Once you're on the verandah, all surfaces are level (except for a tiny step into the showers of a couple of inches) so the house is practical for people with limited mobility or useing wheelchairs. Bear in mind, though, it isn't adapted for disabled people in any way, and you would still have to be physically lifted into the game drive vehicle.

Staff introductions are polite but informal and the briefing is quick. It’s a joy to be able to install yourself in the bedrooms here and then walk along the verandah to lunch, rather than have to hike for several minutes through a large tented camp.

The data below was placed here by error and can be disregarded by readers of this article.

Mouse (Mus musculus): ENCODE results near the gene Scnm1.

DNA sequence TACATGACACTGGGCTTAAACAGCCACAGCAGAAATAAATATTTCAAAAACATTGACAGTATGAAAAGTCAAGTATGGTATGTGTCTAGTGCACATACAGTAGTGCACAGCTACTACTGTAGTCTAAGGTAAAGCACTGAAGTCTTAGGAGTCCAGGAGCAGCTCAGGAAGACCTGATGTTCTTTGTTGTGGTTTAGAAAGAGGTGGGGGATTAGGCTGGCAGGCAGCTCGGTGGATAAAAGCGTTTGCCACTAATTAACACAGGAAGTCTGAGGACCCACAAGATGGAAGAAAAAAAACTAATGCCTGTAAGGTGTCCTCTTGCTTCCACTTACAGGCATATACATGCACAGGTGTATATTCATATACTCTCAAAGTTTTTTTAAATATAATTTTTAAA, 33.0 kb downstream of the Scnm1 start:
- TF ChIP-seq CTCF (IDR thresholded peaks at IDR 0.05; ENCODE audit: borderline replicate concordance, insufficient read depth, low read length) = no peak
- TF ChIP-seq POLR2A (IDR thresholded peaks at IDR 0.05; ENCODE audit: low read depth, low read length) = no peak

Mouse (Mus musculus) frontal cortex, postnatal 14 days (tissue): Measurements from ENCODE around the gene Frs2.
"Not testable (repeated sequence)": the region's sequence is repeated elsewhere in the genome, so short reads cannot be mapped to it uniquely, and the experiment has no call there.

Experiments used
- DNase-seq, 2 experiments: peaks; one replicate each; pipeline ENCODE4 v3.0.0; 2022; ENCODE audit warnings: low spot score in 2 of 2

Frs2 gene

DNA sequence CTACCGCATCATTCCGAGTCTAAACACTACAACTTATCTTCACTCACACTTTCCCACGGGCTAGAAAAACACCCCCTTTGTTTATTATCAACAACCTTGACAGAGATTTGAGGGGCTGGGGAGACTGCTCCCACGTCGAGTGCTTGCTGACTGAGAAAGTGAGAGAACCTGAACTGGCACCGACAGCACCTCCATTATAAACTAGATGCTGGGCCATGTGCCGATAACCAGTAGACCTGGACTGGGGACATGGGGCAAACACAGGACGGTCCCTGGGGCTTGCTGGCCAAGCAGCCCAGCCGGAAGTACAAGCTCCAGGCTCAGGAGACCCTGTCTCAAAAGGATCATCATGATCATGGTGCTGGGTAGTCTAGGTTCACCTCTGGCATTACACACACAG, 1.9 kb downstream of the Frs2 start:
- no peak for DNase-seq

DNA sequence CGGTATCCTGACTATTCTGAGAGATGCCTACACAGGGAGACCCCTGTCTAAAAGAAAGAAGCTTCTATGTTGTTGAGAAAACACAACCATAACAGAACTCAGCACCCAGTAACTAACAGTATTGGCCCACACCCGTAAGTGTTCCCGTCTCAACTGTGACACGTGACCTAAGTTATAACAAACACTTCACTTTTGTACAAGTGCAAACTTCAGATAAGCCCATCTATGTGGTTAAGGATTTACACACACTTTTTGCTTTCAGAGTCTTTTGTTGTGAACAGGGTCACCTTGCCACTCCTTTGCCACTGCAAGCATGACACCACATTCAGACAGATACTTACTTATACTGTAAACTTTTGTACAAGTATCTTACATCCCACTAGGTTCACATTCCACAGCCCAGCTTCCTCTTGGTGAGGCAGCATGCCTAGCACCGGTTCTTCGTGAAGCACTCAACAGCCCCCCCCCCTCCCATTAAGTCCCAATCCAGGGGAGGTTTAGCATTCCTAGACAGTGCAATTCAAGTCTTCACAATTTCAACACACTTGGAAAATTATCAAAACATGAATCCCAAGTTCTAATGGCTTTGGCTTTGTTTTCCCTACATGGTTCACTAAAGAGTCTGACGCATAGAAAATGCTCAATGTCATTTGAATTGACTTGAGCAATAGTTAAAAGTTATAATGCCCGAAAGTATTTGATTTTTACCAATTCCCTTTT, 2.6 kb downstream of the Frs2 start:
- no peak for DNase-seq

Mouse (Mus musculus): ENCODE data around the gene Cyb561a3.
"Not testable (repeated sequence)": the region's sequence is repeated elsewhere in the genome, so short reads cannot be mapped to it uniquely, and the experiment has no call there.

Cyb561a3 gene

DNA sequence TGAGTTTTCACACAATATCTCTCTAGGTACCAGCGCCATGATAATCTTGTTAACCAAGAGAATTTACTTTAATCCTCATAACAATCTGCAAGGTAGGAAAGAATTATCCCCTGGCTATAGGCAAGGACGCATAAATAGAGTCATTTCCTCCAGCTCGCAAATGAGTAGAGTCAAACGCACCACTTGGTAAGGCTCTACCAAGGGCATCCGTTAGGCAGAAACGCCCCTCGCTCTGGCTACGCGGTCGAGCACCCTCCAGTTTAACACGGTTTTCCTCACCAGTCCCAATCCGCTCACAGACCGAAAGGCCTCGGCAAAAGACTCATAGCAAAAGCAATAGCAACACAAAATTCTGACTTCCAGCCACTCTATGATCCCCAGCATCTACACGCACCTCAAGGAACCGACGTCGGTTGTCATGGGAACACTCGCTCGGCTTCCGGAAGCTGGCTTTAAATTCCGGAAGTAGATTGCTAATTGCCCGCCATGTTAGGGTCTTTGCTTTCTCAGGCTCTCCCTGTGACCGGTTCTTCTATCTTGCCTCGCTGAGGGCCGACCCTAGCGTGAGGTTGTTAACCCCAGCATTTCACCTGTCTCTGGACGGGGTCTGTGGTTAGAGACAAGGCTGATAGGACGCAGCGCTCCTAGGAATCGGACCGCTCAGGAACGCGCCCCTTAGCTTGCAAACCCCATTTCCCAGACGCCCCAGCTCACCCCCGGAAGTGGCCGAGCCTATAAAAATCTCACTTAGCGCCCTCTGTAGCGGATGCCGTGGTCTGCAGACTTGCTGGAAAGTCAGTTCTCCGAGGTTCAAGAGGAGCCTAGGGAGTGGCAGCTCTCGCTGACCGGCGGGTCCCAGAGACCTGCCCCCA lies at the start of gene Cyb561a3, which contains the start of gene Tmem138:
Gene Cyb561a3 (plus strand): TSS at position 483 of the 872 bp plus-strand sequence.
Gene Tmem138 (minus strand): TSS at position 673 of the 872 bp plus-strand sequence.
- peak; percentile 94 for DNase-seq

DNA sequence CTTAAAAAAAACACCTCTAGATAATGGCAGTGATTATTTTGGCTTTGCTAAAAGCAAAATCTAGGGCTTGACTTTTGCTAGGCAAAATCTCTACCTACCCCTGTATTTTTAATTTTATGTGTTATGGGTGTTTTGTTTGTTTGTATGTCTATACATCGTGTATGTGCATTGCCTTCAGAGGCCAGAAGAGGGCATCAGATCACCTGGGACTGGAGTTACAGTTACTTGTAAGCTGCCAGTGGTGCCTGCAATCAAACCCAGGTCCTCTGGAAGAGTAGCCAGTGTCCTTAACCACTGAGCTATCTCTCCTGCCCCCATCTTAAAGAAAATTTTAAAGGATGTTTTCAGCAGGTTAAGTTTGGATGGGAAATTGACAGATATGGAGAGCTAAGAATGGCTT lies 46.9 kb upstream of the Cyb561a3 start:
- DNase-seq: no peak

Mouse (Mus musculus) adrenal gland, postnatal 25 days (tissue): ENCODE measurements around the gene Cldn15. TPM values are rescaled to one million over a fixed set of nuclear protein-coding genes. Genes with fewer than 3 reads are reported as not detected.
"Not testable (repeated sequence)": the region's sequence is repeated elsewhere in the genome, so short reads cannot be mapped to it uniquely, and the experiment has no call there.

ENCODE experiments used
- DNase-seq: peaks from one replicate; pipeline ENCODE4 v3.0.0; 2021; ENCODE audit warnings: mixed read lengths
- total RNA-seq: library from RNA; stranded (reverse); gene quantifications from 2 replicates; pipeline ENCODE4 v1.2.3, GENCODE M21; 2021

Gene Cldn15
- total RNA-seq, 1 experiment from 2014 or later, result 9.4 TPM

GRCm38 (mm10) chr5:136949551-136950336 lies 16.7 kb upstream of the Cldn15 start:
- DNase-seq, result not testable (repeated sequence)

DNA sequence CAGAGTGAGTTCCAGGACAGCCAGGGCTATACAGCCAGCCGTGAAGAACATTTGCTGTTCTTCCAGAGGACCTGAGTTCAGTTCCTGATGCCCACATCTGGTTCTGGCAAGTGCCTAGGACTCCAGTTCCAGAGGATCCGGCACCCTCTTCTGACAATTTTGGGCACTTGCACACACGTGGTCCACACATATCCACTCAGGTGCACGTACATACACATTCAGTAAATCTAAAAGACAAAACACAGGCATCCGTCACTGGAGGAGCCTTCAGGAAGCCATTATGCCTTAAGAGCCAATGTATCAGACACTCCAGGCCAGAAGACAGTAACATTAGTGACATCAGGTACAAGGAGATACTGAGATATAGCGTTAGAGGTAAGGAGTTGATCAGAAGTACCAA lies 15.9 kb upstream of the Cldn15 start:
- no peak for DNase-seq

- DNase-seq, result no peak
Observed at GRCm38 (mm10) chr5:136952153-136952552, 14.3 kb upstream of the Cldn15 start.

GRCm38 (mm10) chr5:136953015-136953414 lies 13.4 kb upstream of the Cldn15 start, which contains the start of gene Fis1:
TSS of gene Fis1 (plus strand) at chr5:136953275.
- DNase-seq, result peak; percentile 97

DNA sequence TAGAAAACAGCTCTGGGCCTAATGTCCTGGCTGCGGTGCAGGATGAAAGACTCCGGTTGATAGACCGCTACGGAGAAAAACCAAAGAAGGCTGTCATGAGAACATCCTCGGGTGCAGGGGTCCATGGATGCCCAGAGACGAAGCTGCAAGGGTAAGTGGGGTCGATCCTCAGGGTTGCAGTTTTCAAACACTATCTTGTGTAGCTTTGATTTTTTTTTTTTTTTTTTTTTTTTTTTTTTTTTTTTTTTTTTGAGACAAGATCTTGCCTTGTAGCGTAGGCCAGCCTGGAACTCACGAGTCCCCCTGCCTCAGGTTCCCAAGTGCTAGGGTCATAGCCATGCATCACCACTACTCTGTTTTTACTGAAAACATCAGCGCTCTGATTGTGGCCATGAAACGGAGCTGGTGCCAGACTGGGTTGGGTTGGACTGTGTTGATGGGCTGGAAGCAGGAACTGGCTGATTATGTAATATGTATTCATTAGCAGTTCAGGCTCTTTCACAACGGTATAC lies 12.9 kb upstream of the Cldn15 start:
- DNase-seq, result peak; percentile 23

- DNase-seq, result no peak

The three en-suite bedrooms are bright and reasonably spacious but not huge. Two of them have double beds (one convertible to twin) and one has separate twin beds. All the beds are protected by full-height, well-made mosquito nets. The rooms, which lock with simple keys, are cooled by floor fans and the breeze through the windows, which have curtains for privacy. Each room has a dressing table/writing desk and clothes-hanging space and the lighting is good. Power is on 24/7 and batteries can be charged at the 3-pin, UK-style power sockets 24 hours a day.

The en-suite bathrooms are simple but well-equipped, with decent, walk-in showers and washbasins, and supplied with good toiletries. They don’t have bath tubs, however.

Activities at Topi House focus on game drives, and you are well located to explore the Musiara sector of the Maasai Mara National Reserve with its abundant big cats and – in season – multitudes of migrating wildebeest. The area is always good for its resident wildlife and the Mara River is a short drive distant.